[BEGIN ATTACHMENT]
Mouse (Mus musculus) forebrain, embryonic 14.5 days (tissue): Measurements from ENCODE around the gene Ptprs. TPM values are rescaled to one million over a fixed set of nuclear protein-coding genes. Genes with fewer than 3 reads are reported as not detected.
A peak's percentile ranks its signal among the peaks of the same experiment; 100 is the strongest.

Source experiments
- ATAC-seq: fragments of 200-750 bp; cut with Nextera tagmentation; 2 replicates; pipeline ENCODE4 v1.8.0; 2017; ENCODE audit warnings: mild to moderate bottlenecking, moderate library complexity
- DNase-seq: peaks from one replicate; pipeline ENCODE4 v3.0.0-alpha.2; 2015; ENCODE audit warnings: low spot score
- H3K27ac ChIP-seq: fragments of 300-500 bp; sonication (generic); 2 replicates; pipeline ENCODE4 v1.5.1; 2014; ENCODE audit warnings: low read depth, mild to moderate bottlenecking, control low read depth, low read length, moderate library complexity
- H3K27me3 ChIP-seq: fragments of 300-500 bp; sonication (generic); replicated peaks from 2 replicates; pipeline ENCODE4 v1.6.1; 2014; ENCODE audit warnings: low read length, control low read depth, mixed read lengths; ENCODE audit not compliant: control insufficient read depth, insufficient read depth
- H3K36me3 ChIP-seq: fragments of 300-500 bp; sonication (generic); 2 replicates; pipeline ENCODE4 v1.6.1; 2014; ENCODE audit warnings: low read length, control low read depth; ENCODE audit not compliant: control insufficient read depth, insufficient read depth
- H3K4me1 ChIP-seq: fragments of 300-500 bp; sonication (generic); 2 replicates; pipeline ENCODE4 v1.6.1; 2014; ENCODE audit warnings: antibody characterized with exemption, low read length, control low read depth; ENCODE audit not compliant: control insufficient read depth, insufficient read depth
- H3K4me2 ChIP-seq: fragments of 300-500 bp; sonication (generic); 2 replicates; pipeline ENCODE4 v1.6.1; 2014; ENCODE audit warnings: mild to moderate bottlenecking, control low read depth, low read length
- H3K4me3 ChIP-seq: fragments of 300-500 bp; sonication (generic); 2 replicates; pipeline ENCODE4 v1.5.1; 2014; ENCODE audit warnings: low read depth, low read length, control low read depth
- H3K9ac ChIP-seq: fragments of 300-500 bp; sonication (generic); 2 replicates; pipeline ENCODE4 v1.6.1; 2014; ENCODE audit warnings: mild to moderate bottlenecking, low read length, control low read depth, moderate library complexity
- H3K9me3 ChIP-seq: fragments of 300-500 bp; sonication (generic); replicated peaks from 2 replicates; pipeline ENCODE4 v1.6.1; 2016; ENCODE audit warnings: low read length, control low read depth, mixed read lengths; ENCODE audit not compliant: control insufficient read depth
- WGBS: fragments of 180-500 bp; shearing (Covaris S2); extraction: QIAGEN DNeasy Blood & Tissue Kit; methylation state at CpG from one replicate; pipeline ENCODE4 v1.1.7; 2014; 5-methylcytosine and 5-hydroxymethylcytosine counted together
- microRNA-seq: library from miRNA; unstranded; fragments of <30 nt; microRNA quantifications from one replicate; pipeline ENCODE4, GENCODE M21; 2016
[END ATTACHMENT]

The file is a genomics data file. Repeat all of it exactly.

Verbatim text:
Mouse (Mus musculus) forebrain, embryonic 14.5 days (tissue): Measurements from ENCODE around the gene Ptprs. TPM values are rescaled to one million over a fixed set of nuclear protein-coding genes. Genes with fewer than 3 reads are reported as not detected.
A peak's percentile ranks its signal among the peaks of the same experiment; 100 is the strongest.

Source experiments
- ATAC-seq: fragments of 200-750 bp; cut with Nextera tagmentation; 2 replicates; pipeline ENCODE4 v1.8.0; 2017; ENCODE audit warnings: mild to moderate bottlenecking, moderate library complexity
- DNase-seq: peaks from one replicate; pipeline ENCODE4 v3.0.0-alpha.2; 2015; ENCODE audit warnings: low spot score
- H3K27ac ChIP-seq: fragments of 300-500 bp; sonication (generic); 2 replicates; pipeline ENCODE4 v1.5.1; 2014; ENCODE audit warnings: low read depth, mild to moderate bottlenecking, control low read depth, low read length, moderate library complexity
- H3K27me3 ChIP-seq: fragments of 300-500 bp; sonication (generic); replicated peaks from 2 replicates; pipeline ENCODE4 v1.6.1; 2014; ENCODE audit warnings: low read length, control low read depth, mixed read lengths; ENCODE audit not compliant: control insufficient read depth, insufficient read depth
- H3K36me3 ChIP-seq: fragments of 300-500 bp; sonication (generic); 2 replicates; pipeline ENCODE4 v1.6.1; 2014; ENCODE audit warnings: low read length, control low read depth; ENCODE audit not compliant: control insufficient read depth, insufficient read depth
- H3K4me1 ChIP-seq: fragments of 300-500 bp; sonication (generic); 2 replicates; pipeline ENCODE4 v1.6.1; 2014; ENCODE audit warnings: antibody characterized with exemption, low read length, control low read depth; ENCODE audit not compliant: control insufficient read depth, insufficient read depth
- H3K4me2 ChIP-seq: fragments of 300-500 bp; sonication (generic); 2 replicates; pipeline ENCODE4 v1.6.1; 2014; ENCODE audit warnings: mild to moderate bottlenecking, control low read depth, low read length
- H3K4me3 ChIP-seq: fragments of 300-500 bp; sonication (generic); 2 replicates; pipeline ENCODE4 v1.5.1; 2014; ENCODE audit warnings: low read depth, low read length, control low read depth
- H3K9ac ChIP-seq: fragments of 300-500 bp; sonication (generic); 2 replicates; pipeline ENCODE4 v1.6.1; 2014; ENCODE audit warnings: mild to moderate bottlenecking, low read length, control low read depth, moderate library complexity
- H3K9me3 ChIP-seq: fragments of 300-500 bp; sonication (generic); replicated peaks from 2 replicates; pipeline ENCODE4 v1.6.1; 2016; ENCODE audit warnings: low read length, control low read depth, mixed read lengths; ENCODE audit not compliant: control insufficient read depth
- WGBS: fragments of 180-500 bp; shearing (Covaris S2); extraction: QIAGEN DNeasy Blood & Tissue Kit; methylation state at CpG from one replicate; pipeline ENCODE4 v1.1.7; 2014; 5-methylcytosine and 5-hydroxymethylcytosine counted together
- microRNA-seq: library from miRNA; unstranded; fragments of <30 nt; microRNA quantifications from one replicate; pipeline ENCODE4, GENCODE M21; 2016